Putting your body at it’s ‘set point’ weight brings peace. The fact there is an actual theory behind it, is such a comfort blanket. It’s a reminder for when those ‘thoughts’ of guilt overrule, through the weight-gain process, or eating certain enjoyable foods that I feel I don’t deserve. It almost scribbles over in a black sharpie Anorexia’s rule of ‘the lower weight we are and the more in control of food we are, the more peaceful your head will be’… and replaces it with ‘a BMI of 20-25 puts your brain and body in the happiest place. You will experience less long-term torture, physically and mentally… you are giving yourself the best chance at LIFE.’
If I struggle with emotions, I can trust that although things will inevitably feel sh*t in life at times, my brain is going to be at a MUCH better advantage of dealing with that emotion and pushing through… if the cells in my body have the colour and umph they are craving, by that I mean nourishing my body physically to it’s ideal level. Not assigning my body to numbers and treating it like a maths test, until my true self is a silent flicker of ash under a rock…
When the dietician and I were having this discussion, it gave me something sturdy to work with. She expressed how/why it’s difficult working with and promoting the ‘symptom reduction’ program, whereby people choose to remain at a lower/compromised/Anorexic weight (this was me at my last inpatient admission – ADAMANT that I couldn’t possibly live Anorexia-free) and even in treatment it’s an ongoing battle of fighting with the person’s body, and their brain’s ‘natural’ desire to be at a certain weight. Where it would settle, and function at it’s best level.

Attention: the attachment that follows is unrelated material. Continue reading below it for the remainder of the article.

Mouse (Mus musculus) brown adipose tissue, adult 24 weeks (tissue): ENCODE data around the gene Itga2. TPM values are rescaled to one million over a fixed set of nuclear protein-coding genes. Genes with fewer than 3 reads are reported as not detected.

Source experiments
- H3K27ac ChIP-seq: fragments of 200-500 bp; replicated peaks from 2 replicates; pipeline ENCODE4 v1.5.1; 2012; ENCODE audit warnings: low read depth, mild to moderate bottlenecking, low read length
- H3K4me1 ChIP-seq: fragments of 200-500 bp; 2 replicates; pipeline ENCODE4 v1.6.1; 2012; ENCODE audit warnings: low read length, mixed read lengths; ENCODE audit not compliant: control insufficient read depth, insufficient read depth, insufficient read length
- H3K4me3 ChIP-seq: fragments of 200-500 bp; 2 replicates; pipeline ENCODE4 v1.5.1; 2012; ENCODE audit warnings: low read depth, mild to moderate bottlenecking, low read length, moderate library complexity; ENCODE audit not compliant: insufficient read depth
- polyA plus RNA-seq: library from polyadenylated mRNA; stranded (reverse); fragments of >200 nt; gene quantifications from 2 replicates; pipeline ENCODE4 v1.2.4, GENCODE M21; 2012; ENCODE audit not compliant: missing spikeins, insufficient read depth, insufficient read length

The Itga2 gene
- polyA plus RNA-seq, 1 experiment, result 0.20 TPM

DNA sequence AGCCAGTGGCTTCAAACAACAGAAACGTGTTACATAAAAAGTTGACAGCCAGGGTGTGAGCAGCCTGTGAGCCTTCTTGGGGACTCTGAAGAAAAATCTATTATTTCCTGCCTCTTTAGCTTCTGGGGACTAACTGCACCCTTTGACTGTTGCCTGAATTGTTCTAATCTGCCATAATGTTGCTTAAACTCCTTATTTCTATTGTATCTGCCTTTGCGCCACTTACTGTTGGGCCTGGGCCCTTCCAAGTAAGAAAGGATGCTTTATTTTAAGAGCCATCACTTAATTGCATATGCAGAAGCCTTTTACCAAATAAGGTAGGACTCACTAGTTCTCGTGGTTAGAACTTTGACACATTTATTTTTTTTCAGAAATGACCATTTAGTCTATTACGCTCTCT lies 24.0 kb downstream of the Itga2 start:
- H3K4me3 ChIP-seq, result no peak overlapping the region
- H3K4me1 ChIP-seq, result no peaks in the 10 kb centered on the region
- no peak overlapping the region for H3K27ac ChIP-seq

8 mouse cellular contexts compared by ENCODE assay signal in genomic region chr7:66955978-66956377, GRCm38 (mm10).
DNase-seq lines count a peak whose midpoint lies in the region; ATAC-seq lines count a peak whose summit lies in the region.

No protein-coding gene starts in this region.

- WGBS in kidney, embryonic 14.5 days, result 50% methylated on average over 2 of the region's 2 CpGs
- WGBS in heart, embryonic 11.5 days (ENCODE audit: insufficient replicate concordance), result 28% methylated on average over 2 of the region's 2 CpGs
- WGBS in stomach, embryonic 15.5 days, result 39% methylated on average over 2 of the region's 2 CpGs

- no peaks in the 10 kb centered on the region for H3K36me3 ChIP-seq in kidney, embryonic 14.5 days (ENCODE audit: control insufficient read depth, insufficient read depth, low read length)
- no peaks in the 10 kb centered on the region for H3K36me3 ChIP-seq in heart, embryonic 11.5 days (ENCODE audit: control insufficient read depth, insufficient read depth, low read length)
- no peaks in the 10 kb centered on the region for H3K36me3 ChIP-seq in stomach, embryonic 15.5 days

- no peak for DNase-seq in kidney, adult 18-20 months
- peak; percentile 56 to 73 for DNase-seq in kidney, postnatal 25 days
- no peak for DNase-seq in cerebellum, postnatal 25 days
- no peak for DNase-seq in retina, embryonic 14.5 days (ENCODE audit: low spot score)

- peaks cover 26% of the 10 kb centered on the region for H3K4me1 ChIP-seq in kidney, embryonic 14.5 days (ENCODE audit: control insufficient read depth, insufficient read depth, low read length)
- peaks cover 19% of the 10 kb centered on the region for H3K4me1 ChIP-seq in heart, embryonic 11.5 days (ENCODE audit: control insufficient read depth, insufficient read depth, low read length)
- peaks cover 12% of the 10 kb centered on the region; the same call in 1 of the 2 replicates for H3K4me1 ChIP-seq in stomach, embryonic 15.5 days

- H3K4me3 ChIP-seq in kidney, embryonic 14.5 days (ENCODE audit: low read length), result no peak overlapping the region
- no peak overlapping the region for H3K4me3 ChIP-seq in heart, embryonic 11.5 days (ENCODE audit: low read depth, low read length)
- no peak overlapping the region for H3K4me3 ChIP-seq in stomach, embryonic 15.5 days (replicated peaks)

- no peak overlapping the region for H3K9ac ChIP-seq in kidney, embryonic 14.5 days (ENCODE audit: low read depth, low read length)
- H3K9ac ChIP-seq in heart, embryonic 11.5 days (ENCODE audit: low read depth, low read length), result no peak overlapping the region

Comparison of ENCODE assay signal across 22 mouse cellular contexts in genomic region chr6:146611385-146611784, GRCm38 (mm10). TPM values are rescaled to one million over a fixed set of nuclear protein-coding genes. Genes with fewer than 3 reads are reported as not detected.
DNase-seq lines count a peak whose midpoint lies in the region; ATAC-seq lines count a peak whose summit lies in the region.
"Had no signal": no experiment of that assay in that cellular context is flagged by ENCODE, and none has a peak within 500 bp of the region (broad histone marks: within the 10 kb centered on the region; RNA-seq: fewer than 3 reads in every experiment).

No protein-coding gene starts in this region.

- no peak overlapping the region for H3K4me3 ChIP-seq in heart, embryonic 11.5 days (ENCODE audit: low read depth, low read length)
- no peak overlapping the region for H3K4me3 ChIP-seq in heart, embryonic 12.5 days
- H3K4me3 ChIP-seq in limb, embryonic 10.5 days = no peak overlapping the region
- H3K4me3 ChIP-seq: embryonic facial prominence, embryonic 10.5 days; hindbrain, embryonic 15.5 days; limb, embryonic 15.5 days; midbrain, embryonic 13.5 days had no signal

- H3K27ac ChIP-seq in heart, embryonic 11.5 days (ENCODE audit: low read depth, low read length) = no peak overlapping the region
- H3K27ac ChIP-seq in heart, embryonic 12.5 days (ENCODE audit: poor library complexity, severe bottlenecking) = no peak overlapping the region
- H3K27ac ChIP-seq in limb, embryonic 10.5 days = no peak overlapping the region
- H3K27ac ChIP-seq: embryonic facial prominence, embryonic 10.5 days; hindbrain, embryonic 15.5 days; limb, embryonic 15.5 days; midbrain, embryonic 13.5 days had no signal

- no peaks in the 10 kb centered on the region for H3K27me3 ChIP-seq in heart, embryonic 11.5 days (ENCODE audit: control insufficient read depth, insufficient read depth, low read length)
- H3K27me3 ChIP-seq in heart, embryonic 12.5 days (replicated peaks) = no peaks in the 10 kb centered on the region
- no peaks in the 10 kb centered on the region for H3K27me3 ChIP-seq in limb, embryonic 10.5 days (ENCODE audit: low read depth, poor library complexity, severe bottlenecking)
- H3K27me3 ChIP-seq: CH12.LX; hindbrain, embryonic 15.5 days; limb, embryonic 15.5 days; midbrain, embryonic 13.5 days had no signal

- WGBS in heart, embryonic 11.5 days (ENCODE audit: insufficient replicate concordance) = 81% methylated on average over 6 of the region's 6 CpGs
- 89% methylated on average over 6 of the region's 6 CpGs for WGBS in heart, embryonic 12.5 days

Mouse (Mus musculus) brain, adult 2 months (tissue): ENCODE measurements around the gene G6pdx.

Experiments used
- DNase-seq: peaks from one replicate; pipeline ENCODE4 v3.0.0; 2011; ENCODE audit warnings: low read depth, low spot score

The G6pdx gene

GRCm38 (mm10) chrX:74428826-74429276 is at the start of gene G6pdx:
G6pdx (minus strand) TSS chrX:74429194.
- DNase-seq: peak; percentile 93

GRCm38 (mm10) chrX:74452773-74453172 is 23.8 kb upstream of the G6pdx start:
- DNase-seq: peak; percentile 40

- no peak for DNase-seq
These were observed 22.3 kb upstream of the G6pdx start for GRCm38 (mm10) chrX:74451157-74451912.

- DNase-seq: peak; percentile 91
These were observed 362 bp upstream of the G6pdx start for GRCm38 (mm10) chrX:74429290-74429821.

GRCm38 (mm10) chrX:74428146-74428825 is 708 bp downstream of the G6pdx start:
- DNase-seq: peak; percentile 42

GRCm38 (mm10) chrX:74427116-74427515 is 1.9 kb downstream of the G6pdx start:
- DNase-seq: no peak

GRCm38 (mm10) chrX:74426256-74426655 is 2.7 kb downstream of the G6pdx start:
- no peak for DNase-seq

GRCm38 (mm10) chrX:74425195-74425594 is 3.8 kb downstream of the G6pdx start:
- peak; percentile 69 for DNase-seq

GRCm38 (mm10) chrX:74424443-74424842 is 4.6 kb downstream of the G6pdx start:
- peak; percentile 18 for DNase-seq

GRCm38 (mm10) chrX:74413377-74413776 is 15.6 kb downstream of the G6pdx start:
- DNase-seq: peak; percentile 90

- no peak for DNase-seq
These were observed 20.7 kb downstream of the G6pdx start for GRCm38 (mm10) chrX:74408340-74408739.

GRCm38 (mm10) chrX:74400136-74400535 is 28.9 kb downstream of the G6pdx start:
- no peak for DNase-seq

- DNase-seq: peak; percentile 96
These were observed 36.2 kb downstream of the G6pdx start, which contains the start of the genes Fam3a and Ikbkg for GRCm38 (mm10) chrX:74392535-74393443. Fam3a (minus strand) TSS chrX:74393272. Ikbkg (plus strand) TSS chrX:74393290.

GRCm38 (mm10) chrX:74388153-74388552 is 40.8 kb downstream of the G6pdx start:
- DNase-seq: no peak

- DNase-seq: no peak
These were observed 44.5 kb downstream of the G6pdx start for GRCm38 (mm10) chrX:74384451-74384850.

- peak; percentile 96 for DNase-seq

I say it like it’s easy. It’s really not. I still fear waking up every day and noticing the little changes, the more flesh, the child-like body vanishing, body parts expanding. This is where I have to tear through my emotional connection with the visual way of which I look. Because they shouldn’t… it doesn’t make sense that emotions and visual appearance can be so intertwined. Why does being in control of my visual appearance make me feel mentally settled? There is no logical or practical explanation, apart from the false sense of confidence Anorexia fuels.
I hope that empowered feeling of being in control and therefore leading to ‘confidence’ which has seemed to numb my social anxiety and all the high expectations/perfectionism with myself, I hope I’m able to recreate that same mind-set and lift in a HEALTHY body. Without ‘needing’ my Eating Disorder. If it’s just a state of mind, then surely that’s possible? There’s a part of me that fears I’ll get to a healthy weight and feel so trapped like that weak schoolgirl. That I’ll have no confidence, and feel powerless, that the only direction seems to be to inflict that control back onto my body. For feeling that conflict and disgust at it. I’m scared of not being able to use my voice. But things CAN be different. I have to trust that I’m working hard and committing to change. That the little things we do every day add up to a big difference.
Whatever happens, I have my little red bucket.